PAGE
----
Advocate Marius Verster, left, represented Brackenfell High School SGB and advocate Deneys van Reenen, far right, the EFF. Picture: Courtney Africa/African News Agency(ANA)
Advocate Marius Verster, left, represented Brackenfell High School SGB and advocate Deneys van Reenen, far right, the EFF. Picture: Courtney Africa/African News Agency(ANA)

Brackenfell High SGB’s urgent court application to halt EFF protest denied

By Marvin Charles Time of article published Nov 10, 2020

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Cape Town – The School Governing Body (SGB) of Brackenfell High School has failed in its bid to obtain an urgent court interdict in the Western Cape High Court to prohibit the EFF from holding any further protests outside the school.

The EFF opposed the application.

The legal action on Tuesday followed a clash between EFF members and residents outside the school over a private matric function that was attended by white pupils and their parents.

SGB legal representative advocate Marius Verster said: “We need interim protection in the matter. We recognise that it is a constitutional right, but we believe that the demonstrations can be carried out somewhere else without disrupting the school. There are many places where they can continue the demonstrations.”

His submission stated: “It is very urgent that the relief claimed by the applicant (the SGB) is granted. The applicant seeks urgent interim relief in order to ensure not only the safety of learners, but also in order to provide a calm atmosphere during a very sensitive stage in their lives, namely their final school examinations.”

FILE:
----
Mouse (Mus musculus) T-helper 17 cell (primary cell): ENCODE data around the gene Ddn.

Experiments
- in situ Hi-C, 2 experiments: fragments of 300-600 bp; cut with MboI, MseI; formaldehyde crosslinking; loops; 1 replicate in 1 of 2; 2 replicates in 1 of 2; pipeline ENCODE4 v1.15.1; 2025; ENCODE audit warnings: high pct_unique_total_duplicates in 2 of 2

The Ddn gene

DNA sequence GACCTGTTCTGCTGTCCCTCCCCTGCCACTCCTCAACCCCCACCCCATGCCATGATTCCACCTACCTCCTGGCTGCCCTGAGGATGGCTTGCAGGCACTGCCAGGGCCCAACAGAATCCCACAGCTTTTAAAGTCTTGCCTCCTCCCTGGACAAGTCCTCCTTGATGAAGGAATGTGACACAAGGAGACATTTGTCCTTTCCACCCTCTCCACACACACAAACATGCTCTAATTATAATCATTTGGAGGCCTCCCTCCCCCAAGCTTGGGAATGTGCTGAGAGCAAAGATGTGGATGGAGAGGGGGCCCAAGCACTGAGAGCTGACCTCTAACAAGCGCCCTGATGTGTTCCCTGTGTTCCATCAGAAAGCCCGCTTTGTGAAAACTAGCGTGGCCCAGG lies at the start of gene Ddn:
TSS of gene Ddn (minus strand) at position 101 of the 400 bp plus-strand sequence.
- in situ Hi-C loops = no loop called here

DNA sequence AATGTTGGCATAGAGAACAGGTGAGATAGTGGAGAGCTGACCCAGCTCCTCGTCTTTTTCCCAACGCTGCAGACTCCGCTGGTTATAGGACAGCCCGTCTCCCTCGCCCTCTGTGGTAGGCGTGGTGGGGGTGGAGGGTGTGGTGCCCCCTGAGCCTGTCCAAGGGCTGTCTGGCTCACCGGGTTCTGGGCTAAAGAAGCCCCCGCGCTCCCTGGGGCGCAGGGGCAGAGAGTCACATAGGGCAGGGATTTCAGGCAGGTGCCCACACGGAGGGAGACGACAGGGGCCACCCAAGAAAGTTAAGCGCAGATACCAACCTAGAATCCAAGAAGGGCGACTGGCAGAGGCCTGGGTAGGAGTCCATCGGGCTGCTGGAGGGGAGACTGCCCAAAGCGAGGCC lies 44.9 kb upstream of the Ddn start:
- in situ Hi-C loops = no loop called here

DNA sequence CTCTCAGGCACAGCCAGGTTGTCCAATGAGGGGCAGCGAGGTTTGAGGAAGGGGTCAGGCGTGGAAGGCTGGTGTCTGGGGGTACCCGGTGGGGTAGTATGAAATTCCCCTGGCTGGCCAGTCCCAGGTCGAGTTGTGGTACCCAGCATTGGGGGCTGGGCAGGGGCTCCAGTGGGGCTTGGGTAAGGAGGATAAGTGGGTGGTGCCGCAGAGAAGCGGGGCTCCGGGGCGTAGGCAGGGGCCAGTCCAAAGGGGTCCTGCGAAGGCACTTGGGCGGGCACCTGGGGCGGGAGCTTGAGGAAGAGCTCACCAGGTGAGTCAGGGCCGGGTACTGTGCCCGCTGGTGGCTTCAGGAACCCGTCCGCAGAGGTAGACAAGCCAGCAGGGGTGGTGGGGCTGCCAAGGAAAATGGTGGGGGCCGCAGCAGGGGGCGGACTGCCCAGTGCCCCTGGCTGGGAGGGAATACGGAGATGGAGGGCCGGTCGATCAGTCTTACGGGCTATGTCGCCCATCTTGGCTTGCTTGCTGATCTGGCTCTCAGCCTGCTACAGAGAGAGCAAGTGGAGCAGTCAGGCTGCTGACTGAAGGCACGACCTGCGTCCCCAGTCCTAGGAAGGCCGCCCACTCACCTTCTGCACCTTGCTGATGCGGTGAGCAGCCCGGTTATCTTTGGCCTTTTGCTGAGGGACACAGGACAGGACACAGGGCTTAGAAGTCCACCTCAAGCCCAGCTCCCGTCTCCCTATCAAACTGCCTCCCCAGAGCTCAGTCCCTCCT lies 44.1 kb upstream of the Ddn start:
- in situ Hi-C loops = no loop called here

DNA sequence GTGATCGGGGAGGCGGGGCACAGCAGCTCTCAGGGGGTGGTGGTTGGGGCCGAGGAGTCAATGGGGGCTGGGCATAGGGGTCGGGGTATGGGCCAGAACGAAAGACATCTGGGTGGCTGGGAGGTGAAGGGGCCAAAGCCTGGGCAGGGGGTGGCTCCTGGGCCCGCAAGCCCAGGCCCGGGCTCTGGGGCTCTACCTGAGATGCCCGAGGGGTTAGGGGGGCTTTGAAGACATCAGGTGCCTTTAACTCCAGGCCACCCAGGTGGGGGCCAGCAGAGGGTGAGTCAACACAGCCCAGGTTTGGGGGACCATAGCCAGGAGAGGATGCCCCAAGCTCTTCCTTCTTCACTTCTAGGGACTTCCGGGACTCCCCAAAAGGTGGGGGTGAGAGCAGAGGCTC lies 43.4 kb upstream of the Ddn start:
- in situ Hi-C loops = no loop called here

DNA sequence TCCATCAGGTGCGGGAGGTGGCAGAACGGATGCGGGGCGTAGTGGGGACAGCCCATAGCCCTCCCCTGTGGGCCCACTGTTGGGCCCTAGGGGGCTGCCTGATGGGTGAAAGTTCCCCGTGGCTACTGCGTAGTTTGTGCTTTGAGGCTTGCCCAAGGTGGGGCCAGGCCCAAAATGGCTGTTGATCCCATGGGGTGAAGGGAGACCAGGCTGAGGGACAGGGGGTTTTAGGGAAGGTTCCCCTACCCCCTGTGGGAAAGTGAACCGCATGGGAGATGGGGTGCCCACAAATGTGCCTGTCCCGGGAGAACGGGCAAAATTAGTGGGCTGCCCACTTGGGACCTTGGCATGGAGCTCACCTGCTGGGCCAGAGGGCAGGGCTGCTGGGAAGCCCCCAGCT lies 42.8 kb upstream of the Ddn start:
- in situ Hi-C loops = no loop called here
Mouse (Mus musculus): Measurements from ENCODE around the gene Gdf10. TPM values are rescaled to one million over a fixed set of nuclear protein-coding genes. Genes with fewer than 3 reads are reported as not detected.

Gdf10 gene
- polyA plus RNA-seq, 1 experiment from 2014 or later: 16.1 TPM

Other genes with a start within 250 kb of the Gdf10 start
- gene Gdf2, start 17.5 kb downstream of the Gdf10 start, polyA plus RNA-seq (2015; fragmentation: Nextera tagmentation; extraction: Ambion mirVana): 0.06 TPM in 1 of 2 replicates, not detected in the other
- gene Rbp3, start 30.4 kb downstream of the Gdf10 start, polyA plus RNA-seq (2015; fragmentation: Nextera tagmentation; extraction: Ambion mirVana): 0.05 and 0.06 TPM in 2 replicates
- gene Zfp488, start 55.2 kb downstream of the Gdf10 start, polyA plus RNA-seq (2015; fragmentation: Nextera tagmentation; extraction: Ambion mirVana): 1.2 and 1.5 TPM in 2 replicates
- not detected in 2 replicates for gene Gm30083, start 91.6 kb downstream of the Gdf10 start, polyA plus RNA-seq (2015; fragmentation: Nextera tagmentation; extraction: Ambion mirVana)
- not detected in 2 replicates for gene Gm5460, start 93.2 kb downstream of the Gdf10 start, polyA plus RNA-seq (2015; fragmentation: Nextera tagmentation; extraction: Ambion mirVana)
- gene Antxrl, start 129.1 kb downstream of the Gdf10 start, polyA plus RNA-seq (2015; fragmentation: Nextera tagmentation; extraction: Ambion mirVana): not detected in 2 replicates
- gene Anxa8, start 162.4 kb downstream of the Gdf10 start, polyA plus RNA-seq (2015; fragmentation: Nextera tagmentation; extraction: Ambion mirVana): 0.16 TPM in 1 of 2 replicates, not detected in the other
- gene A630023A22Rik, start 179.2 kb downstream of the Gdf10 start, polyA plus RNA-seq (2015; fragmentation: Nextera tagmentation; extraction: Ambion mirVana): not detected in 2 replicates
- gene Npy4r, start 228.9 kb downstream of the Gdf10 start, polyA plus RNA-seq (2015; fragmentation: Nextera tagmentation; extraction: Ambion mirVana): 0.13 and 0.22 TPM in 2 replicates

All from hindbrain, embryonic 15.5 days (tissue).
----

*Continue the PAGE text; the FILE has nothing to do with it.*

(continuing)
The school acknowledged the right to protest, but complained it had deterred the right to education.

The SGB asked the court to prohibit the EFF from protesting in various main roads leading to the school, including:

  • Brackenfell Boulevard (M100)
  • Okavango Road (M37)
  • Frans Conradie (M25)
  • Kruispad

The matter was heard before Judge Siraj Desai, who said: “The right to free assembly is fundamental. The issue is contentious as is. If the school was segregated, it is so repugnant that the protest is legitimate.”

Judge Desai accepted the undertaking from the EFF it wouldn’t impede on the current exams held at the school.

The EFF’s legal representative Deneys van Reenen said: “The party wants to engage with the school and practise their constitutional rights.”

No urgent interdict was granted, and the application was postponed until Monday to allow the EFF to file its papers on Friday.

Cape Argus

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